Paula Bonet Illustration
This miniature ecosystem has been thriving in an almost completely isolated state for more than forty years. It has been watered just once in that time.
The original single spiderwort plant has grown and multiplied, putting out seedlings. As it has access to light, it continues to photosynthesize. The water builds up on the inside of the bottle and then rains back down on the plants in a miniature version of the water cycle.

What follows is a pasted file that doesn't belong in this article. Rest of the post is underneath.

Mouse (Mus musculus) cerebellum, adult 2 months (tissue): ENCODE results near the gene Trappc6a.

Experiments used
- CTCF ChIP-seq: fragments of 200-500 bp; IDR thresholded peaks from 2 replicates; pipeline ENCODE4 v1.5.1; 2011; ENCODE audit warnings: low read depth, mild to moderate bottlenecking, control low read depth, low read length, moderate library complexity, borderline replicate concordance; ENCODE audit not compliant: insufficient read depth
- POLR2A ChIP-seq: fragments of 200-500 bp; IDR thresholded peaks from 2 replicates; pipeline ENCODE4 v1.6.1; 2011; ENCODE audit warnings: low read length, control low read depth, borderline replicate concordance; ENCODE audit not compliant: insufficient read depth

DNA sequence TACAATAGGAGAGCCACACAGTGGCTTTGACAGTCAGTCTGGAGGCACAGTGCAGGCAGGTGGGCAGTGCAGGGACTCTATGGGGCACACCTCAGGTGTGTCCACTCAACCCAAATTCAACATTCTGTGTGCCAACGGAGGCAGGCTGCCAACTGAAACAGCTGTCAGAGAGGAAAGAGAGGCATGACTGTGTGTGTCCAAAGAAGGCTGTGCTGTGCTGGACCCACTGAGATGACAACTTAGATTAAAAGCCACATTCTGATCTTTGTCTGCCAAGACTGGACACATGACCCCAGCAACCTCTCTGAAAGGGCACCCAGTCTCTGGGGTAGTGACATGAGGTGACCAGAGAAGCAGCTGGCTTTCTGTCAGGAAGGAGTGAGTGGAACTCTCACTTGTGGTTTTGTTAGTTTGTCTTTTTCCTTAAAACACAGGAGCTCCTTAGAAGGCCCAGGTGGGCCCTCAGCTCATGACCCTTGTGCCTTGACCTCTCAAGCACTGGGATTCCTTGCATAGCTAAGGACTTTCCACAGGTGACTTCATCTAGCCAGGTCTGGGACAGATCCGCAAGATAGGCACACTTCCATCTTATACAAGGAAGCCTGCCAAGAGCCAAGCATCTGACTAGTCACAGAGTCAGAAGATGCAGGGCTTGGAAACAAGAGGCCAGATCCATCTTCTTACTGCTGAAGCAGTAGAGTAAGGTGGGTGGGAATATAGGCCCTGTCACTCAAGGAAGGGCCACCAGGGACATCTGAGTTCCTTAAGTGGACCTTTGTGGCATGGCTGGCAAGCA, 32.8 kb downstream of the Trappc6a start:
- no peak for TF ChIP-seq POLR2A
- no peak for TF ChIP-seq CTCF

As leaves die, they fall off and rot at the bottom producing the carbon dioxide and nutrients required for more plants to grow.
DIY Craftsmanship of the Day: How to Make Glowing Converse
The crafty folks over at Adafruit have come up with a “sneaker hack” that will make those circular badges on your high-top Chuck Taylors glow in the dark! Check out the video for a step-by-step instruction.
Items required: two electroluminescent (EL) panels, two tiny inverters, a needle and thread.